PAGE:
Date of Award


Document Type

Master's Thesis

Degree Name

Master of Science in Rhetoric and Technical Communication (MS)

College, School or Department Name

Department of Humanities


Ann Brady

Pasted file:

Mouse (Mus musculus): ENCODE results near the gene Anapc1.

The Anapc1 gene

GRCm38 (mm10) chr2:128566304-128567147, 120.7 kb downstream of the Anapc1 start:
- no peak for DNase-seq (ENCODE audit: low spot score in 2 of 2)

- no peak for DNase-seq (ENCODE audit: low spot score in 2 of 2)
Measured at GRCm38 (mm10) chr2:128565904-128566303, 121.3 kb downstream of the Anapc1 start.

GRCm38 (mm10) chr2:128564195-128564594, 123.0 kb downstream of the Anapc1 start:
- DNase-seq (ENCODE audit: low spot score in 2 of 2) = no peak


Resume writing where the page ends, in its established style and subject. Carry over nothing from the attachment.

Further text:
African women’s emerging visibility as social and political actors has received a lot of attention in the past two decades. Scholars have explored women’s political movements and sociocultural activism from various perspectives to expose their contributions to social change. Although this scholarship has expanded to incorporate multiple voices as well as expose the contemporary strategies of resistance women engage in to overcome difficult challenges, there seems to be little research on ordinary women as they also confront their daily challenges in hope of improving their situations. This research takes up this gap by exploring a Ghanaian woman’s resistance in the face of medical adversity and the outcomes that emerged. I employ the concept of metis, taking definitions from scholars such as Flynn et al., Detienne and Vernant, Dolmage, and Hawhee, to examine how the woman negotiated her situation to bring it to the attention of health authorities and the general public. I use rhetorical analysis to interpret, analyze, and evaluate the rhetorical actions that took place in response to the issue. Through this research, it becomes evident that metis plays an important role in allowing us to better understand the ways women, especially the marginalized, resist oppression. The study also broadens our knowledge of African women’s strategies of resistance to include metistic strategies that the vulnerable employs to effectively negotiate adverse circumstances.